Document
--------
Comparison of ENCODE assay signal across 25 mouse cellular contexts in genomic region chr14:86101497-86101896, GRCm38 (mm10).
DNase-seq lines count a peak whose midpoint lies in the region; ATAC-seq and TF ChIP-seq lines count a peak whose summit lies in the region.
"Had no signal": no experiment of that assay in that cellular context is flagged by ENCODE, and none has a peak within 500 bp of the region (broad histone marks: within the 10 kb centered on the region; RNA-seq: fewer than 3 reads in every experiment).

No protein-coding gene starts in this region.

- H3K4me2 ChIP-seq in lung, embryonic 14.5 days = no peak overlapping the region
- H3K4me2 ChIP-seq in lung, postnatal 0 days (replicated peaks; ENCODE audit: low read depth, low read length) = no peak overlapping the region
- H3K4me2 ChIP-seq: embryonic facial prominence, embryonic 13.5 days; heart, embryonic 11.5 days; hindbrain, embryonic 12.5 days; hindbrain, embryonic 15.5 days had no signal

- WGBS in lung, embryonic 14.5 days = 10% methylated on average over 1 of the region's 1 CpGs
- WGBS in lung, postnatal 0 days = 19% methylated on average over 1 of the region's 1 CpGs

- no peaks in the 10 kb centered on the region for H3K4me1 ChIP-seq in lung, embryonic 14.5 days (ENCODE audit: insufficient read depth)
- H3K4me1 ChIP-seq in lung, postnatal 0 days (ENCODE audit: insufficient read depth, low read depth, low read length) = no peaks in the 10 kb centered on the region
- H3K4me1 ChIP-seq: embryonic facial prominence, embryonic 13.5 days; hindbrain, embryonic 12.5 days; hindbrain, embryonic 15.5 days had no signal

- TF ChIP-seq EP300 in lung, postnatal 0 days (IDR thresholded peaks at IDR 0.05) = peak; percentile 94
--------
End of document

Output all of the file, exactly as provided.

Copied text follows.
Comparison of ENCODE assay signal across 25 mouse cellular contexts in genomic region chr14:86101497-86101896, GRCm38 (mm10).
DNase-seq lines count a peak whose midpoint lies in the region; ATAC-seq and TF ChIP-seq lines count a peak whose summit lies in the region.
"Had no signal": no experiment of that assay in that cellular context is flagged by ENCODE, and none has a peak within 500 bp of the region (broad histone marks: within the 10 kb centered on the region; RNA-seq: fewer than 3 reads in every experiment).

No protein-coding gene starts in this region.

- H3K4me2 ChIP-seq in lung, embryonic 14.5 days = no peak overlapping the region
- H3K4me2 ChIP-seq in lung, postnatal 0 days (replicated peaks; ENCODE audit: low read depth, low read length) = no peak overlapping the region
- H3K4me2 ChIP-seq: embryonic facial prominence, embryonic 13.5 days; heart, embryonic 11.5 days; hindbrain, embryonic 12.5 days; hindbrain, embryonic 15.5 days had no signal

- WGBS in lung, embryonic 14.5 days = 10% methylated on average over 1 of the region's 1 CpGs
- WGBS in lung, postnatal 0 days = 19% methylated on average over 1 of the region's 1 CpGs

- no peaks in the 10 kb centered on the region for H3K4me1 ChIP-seq in lung, embryonic 14.5 days (ENCODE audit: insufficient read depth)
- H3K4me1 ChIP-seq in lung, postnatal 0 days (ENCODE audit: insufficient read depth, low read depth, low read length) = no peaks in the 10 kb centered on the region
- H3K4me1 ChIP-seq: embryonic facial prominence, embryonic 13.5 days; hindbrain, embryonic 12.5 days; hindbrain, embryonic 15.5 days had no signal

- TF ChIP-seq EP300 in lung, postnatal 0 days (IDR thresholded peaks at IDR 0.05) = peak; percentile 94